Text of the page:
William Tyrell mystery: ‘Cops know who took him’

Crime expert Dr. Xanthe Mallett says closure for William’s loved ones could be coming.
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The predator that abducted toddler William Tyrrell is known to police – they just don’t have the evidence to prove it, explains true-crime expert, Dr Xanthé Mallett.

It’s been seven years since the adorable 3-year-old boy in the Spider-Man suit went missing from his foster grandmother’s backyard in Kendall, northern NSW.

WATCH: William Tyrrell’s birth mother breaks her silence on Sunday Night

Despite one of the biggest manhunts in Australia’s history, a record $1 million reward for information and an 18-month coronial inquest, the case still remains a mystery. After revisiting William’s grandmother’s home as part of a Sky News true-crime investigation, forensic anthropologist and criminologist Dr Mallett says the person who took William has already been identified.

“It’s very quiet, so nobody would have been there randomly walking around,” Dr Mallett tells New Idea of the neighbourhood. “For me, it very much had a sense of somebody was there and they took the opportunity to take William when he was very vulnerable. I’m firmly of the belief that the name of the person who took William is in those police files, but proving it is the hard part.”

It’s been seven years since William Tyrrell went missing from his foster grandmother’s backyard. (Credit: AAP)

William, a foster child, was playing “tigers” with his older sister, then 4, on September 12, 2014, when he ran around the side of the house just before 10.30am. He hasn’t been seen since. Tragically, his grandmother, who can’t be named for legal reasons, died in March without ever knowing what happened to her beloved William.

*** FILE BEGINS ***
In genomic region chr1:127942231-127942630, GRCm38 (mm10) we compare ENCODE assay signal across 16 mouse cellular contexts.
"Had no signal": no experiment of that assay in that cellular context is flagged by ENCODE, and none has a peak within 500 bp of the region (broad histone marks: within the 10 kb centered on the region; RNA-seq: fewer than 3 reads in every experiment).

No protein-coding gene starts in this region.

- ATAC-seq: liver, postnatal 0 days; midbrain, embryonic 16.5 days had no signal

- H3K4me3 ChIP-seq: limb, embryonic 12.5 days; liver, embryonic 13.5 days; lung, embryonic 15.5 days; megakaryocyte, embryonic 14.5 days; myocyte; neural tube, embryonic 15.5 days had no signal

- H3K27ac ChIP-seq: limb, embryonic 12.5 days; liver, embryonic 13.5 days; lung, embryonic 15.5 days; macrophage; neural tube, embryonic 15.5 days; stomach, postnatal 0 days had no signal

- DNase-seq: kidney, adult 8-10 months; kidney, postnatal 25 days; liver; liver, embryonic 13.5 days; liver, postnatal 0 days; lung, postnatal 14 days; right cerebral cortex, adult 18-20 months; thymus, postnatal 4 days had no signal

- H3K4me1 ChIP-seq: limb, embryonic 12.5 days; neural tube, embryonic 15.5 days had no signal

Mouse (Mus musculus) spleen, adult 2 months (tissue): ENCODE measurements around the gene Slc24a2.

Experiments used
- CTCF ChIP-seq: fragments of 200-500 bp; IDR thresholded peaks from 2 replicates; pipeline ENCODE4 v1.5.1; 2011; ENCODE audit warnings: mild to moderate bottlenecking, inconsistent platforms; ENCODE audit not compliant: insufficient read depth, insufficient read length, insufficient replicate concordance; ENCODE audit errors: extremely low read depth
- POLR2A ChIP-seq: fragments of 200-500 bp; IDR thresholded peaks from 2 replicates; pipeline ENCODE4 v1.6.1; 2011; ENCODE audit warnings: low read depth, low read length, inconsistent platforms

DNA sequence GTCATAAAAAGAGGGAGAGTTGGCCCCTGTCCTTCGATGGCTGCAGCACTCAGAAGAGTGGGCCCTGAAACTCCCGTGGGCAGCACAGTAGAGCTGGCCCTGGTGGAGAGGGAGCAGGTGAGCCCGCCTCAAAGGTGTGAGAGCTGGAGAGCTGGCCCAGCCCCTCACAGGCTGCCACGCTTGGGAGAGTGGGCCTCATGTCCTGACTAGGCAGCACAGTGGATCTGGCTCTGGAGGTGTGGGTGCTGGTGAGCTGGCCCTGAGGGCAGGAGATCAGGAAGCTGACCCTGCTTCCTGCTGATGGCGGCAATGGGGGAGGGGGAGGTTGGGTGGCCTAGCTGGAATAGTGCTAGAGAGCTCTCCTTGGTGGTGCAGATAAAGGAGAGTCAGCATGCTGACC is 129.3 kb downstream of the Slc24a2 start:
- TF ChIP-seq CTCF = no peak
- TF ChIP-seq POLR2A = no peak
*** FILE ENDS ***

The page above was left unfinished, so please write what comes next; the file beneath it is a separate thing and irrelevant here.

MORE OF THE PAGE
Police initially treated the disappearance as a missing person’s case, but it quickly became a homicide investigation. More than 600 persons of interest have been identified, and findings from the coronial inquest that concluded in October are expected to be handed down in the coming months.

“There are some persons of interest that stood out to me as being very strong and I’d like to have seen the inquest probe more deeply into these people,” says Dr Mallett. “Standing outside the house, it feels so safe and he [William] should have been safe there. There were people around that day on the street that I’d like to see questioned further.”

In William Tyrrell: Little Boy Lost, Sky News anchor Peter Stefanovic spoke candidly with those at the heart of the case of the missing toddler. (Credit: Sky News)

The disappearance has crushed the worlds of William’s two families, his biological and foster carers – who took him in when he was 9 months old.

In her first television interview since the inquest, William’s biological mother – featured in the documentary, William Tyrrell: Little Boy Lost, which aired on Sky News on Sunday – shared the circumstances that led to William being in foster care and her experience on the devastating day that her son went missing.

“I never believed the families were involved, as it just didn’t make any sense,” explains Dr Mallett. “My heart breaks for both families because when there’s no outcome like this, not knowing every day makes it as raw to them as it was the day it happened.”

WATCH: Person of interest in William Tyrrell case screams at TV reporter (Story continues after video)

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Former homicide detective Gary Jubelin, who led the William Tyrrell investigation for four years before he was convicted of illegally recording conversations with a potential suspect, also revisited the early steps of the investigation with Sky News anchor, Peter Stefanovic. Dr Mallett says she is hopeful bringing the case back into the spotlight will lead to much-needed closure for William’s family.

“To me, it’s going to take somebody either finding some evidence or somebody coming forward and claiming that significant reward,” she says. “I find it frustrating and I’m sure the task force does, too – that the name is there, it’s just proving it!”

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